A youth facility that has been on the Westside of Chicago for years is growing and continuing to progress their services offered to the community. The Peace Corner Youth Center, 5022 W. Madison, held an open house, Saturday June 15 to show the community their facility and to inform them on their current and future program available to youth.
The open house started at 3:00 p.m. and while snacks were offered, guests were given an opportunity to look around the facility. One of Peace Corner’s latest installments was the remodeling of their basketball court, located in the far back of the building. The court’s grounds was covered in blue and orange and college banners of prestigious schools covered the walls of the court, which was later explained by Executive Director, Duane Wilson, that those banners are used to motivate the young people who come through daily.
Peace Corner has been part of the Austin Community since 2002. Founded by Fr. Maurizio Binaghi, the Peace Corner’s first location was on Cicero Ave., and was set to be a safe haven for young people in the community. Children and teens came to get help with their homework as well as talk about some of the issues they went through at home.
The physical space became small but the staff members and youth participants rapidly grew resulting to the move of the facility on Madison. Binaghi said that many of the young people that come in are like his children and he is amazed at how much a lot of them have grown.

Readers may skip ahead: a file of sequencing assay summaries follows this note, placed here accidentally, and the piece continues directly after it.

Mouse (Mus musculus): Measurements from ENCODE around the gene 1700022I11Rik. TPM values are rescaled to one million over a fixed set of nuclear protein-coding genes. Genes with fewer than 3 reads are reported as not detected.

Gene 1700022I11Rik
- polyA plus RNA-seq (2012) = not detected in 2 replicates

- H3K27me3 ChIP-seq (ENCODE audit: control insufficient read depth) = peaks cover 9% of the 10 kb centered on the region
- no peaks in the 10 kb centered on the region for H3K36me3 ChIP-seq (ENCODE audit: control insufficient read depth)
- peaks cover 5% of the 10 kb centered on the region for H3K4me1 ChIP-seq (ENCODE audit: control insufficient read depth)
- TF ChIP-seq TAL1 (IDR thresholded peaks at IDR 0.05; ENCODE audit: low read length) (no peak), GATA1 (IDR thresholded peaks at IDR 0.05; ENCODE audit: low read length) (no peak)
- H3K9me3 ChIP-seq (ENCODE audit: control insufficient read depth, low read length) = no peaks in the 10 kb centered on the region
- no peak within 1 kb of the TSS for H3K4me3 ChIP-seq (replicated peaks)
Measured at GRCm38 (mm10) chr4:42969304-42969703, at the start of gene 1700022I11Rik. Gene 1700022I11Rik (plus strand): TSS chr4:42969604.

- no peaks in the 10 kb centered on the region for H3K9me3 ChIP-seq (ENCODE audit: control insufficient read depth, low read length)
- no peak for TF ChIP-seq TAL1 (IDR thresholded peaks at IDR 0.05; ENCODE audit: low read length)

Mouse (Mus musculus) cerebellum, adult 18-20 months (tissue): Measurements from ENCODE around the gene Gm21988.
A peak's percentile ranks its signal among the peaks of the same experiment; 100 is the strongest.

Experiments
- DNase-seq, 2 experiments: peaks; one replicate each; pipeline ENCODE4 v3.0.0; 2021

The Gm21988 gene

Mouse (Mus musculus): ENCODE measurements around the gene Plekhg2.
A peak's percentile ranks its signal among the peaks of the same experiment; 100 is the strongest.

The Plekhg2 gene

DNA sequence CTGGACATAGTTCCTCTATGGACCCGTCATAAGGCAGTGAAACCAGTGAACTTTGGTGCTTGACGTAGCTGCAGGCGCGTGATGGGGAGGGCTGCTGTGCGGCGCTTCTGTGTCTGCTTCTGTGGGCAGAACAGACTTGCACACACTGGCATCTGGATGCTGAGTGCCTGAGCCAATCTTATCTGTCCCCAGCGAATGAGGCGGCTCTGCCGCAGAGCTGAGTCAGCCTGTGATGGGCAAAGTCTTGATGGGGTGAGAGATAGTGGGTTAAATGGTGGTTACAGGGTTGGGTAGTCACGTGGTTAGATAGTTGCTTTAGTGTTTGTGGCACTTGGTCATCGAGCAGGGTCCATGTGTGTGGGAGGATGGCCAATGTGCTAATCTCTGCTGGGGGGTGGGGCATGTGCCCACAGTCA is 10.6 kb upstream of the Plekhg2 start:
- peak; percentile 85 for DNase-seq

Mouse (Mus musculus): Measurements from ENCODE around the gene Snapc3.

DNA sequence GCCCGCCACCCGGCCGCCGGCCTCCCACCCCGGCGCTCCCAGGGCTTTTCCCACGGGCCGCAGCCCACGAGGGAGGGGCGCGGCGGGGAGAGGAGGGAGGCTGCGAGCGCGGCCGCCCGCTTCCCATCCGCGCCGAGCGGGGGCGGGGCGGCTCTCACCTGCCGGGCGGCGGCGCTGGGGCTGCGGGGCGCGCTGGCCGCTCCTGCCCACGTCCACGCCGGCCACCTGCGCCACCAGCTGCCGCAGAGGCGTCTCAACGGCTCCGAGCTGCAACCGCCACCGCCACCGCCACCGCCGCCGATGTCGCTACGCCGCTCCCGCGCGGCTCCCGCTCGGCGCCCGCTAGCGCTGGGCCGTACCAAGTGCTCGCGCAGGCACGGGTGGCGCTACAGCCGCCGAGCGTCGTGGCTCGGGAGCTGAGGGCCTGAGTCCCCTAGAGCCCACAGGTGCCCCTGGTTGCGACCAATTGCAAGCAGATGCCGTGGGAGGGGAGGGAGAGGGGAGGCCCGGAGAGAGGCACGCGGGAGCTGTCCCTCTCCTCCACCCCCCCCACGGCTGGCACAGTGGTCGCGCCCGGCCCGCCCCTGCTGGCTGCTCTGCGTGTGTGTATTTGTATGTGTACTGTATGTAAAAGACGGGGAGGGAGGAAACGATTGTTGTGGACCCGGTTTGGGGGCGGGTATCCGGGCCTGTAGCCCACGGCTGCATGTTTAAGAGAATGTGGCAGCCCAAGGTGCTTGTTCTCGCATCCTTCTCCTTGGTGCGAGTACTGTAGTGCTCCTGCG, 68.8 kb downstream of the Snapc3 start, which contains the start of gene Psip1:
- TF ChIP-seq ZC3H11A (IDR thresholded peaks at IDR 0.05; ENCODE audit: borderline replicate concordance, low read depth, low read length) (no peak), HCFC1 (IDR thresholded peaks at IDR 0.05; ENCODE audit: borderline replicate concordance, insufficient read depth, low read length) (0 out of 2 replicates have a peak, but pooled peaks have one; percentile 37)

One young man in particular is 22-year-old Sebastian Longstreet. Longstreet said that his life changed for the better when he became
part of the Peace Corner. He said after his father, who was the sole provider of his home, was incarcerated when he was 12-years-old he had difficulty finding a job. He began selling drugs to make money and was soon incarcerated for two years at the age of 17. When he was released in March of 2010, he participated in the construction program that the Peace Corner offered.
Longstreet has been a consistent member of the Peace Corner ever since. He currently holds the title of the Youth Supervisor and Community Outreach Leader. He is now a full-time student at Dominican University with a major in Computer Science and a minor in Social Justice Communications. He said that the Peace Corner is unique because he does not have to worry about keeping up a “tough” reputation.
“One thing I’ve learned from being here is that no matter what mistakes you make, you can correct them”, said Longstreet.
Aside from their new refurnished basketball court that organizes summer tournaments, Peace Corner offers free on-site health services (dental, medical, and asthma mobile units), and a community career fair. The youth program includes after-school tutoring during the school year with access to computers. The Peace Corner activities include a six-week summer program, a girls support group, and a comedy improv training program working with Second City.
Peace Corner also offers a 12-week career development program for young adults teaching them skills on obtaining jobs. In the near future they will have a Peace Corner Android application where the youth’s progress will be updated and can be tracked. A new program called Peace Corner University (PCU) gives youth the experience of completion. Once they have completed a specific program, (i.e. their recent CPR classes) students will be rewarded with an achievement certificate.
Some of the guests that were in attendance included: State Representative, La Shawn K. Ford; State Representative of the 11th District, Ann M. Williams; and 28th ward aldermen, Jason C. Ervin.
“Peace Corner has been successful in their goal and purpose of creating a safe haven for youth”, said Aldermen Ervin.
For more information on the Peace Corner Youth Center view their website, peacecorner.org or call at 773-261-5330.